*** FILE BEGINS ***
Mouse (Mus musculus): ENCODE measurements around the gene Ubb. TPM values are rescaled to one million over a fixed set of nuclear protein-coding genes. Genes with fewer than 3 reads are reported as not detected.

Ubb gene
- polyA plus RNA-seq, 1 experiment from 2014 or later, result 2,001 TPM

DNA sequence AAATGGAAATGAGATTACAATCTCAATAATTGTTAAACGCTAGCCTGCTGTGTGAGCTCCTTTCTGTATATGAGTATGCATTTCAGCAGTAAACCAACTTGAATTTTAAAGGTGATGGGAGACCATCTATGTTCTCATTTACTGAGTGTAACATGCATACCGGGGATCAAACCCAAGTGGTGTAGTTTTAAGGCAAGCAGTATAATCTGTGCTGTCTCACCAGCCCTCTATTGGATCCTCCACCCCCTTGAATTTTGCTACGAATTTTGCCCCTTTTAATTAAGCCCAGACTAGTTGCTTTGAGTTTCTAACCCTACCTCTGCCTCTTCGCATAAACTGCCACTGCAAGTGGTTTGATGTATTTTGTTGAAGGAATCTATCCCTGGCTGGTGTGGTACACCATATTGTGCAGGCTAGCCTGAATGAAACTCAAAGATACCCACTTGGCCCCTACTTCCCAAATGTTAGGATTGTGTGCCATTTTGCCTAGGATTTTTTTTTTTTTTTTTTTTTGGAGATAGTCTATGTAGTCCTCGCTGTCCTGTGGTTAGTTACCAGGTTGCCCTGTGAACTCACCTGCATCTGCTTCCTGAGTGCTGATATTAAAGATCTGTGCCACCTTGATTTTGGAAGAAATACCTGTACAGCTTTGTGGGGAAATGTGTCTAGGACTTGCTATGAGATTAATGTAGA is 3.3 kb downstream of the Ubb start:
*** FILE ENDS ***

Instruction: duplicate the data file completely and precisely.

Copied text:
Mouse (Mus musculus): ENCODE measurements around the gene Ubb. TPM values are rescaled to one million over a fixed set of nuclear protein-coding genes. Genes with fewer than 3 reads are reported as not detected.

Ubb gene
- polyA plus RNA-seq, 1 experiment from 2014 or later, result 2,001 TPM

DNA sequence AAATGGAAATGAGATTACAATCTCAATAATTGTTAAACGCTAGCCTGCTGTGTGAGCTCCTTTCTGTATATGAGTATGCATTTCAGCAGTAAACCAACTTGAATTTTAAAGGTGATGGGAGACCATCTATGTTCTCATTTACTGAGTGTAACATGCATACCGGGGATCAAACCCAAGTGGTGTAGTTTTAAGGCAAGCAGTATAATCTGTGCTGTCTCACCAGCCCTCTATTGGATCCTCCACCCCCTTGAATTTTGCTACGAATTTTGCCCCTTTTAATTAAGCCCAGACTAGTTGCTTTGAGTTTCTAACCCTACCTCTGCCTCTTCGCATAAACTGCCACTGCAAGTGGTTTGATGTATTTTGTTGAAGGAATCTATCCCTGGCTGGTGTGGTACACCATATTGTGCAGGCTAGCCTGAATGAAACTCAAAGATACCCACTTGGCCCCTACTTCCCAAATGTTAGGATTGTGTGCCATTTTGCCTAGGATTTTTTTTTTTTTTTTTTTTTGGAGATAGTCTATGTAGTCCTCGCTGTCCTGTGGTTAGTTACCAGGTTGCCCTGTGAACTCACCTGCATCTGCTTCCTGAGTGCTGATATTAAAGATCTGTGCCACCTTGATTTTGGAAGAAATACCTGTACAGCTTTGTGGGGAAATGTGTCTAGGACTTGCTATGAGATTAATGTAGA is 3.3 kb downstream of the Ubb start: